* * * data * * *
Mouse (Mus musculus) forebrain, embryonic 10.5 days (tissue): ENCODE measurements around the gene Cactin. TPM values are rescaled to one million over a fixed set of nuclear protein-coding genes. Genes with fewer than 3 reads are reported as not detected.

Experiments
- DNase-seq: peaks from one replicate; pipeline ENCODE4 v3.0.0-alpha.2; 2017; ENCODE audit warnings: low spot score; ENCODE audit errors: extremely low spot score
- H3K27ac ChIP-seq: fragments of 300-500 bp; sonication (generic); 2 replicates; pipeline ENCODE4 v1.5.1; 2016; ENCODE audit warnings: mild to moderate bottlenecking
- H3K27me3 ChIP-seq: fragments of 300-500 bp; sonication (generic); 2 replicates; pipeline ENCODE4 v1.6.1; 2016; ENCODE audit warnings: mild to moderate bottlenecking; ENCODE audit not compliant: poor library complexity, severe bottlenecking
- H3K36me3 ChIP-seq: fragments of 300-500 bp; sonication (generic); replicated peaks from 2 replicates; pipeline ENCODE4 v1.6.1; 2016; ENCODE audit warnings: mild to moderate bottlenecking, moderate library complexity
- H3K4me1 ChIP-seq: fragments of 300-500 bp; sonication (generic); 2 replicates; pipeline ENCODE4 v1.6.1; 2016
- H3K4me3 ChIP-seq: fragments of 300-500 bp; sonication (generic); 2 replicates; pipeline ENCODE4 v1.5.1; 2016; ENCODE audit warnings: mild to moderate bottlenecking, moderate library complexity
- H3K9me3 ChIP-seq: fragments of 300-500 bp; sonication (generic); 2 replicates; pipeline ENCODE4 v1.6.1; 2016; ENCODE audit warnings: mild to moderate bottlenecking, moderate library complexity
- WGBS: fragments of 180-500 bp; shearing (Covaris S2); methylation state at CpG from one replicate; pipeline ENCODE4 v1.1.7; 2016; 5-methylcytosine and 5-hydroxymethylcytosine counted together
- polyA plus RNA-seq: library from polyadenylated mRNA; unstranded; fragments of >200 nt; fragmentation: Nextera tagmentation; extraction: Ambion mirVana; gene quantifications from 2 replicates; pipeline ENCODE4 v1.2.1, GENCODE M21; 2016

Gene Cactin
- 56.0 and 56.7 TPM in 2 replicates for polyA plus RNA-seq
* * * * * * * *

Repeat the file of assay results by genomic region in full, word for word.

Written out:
Mouse (Mus musculus) forebrain, embryonic 10.5 days (tissue): ENCODE measurements around the gene Cactin. TPM values are rescaled to one million over a fixed set of nuclear protein-coding genes. Genes with fewer than 3 reads are reported as not detected.

Experiments
- DNase-seq: peaks from one replicate; pipeline ENCODE4 v3.0.0-alpha.2; 2017; ENCODE audit warnings: low spot score; ENCODE audit errors: extremely low spot score
- H3K27ac ChIP-seq: fragments of 300-500 bp; sonication (generic); 2 replicates; pipeline ENCODE4 v1.5.1; 2016; ENCODE audit warnings: mild to moderate bottlenecking
- H3K27me3 ChIP-seq: fragments of 300-500 bp; sonication (generic); 2 replicates; pipeline ENCODE4 v1.6.1; 2016; ENCODE audit warnings: mild to moderate bottlenecking; ENCODE audit not compliant: poor library complexity, severe bottlenecking
- H3K36me3 ChIP-seq: fragments of 300-500 bp; sonication (generic); replicated peaks from 2 replicates; pipeline ENCODE4 v1.6.1; 2016; ENCODE audit warnings: mild to moderate bottlenecking, moderate library complexity
- H3K4me1 ChIP-seq: fragments of 300-500 bp; sonication (generic); 2 replicates; pipeline ENCODE4 v1.6.1; 2016
- H3K4me3 ChIP-seq: fragments of 300-500 bp; sonication (generic); 2 replicates; pipeline ENCODE4 v1.5.1; 2016; ENCODE audit warnings: mild to moderate bottlenecking, moderate library complexity
- H3K9me3 ChIP-seq: fragments of 300-500 bp; sonication (generic); 2 replicates; pipeline ENCODE4 v1.6.1; 2016; ENCODE audit warnings: mild to moderate bottlenecking, moderate library complexity
- WGBS: fragments of 180-500 bp; shearing (Covaris S2); methylation state at CpG from one replicate; pipeline ENCODE4 v1.1.7; 2016; 5-methylcytosine and 5-hydroxymethylcytosine counted together
- polyA plus RNA-seq: library from polyadenylated mRNA; unstranded; fragments of >200 nt; fragmentation: Nextera tagmentation; extraction: Ambion mirVana; gene quantifications from 2 replicates; pipeline ENCODE4 v1.2.1, GENCODE M21; 2016

Gene Cactin
- 56.0 and 56.7 TPM in 2 replicates for polyA plus RNA-seq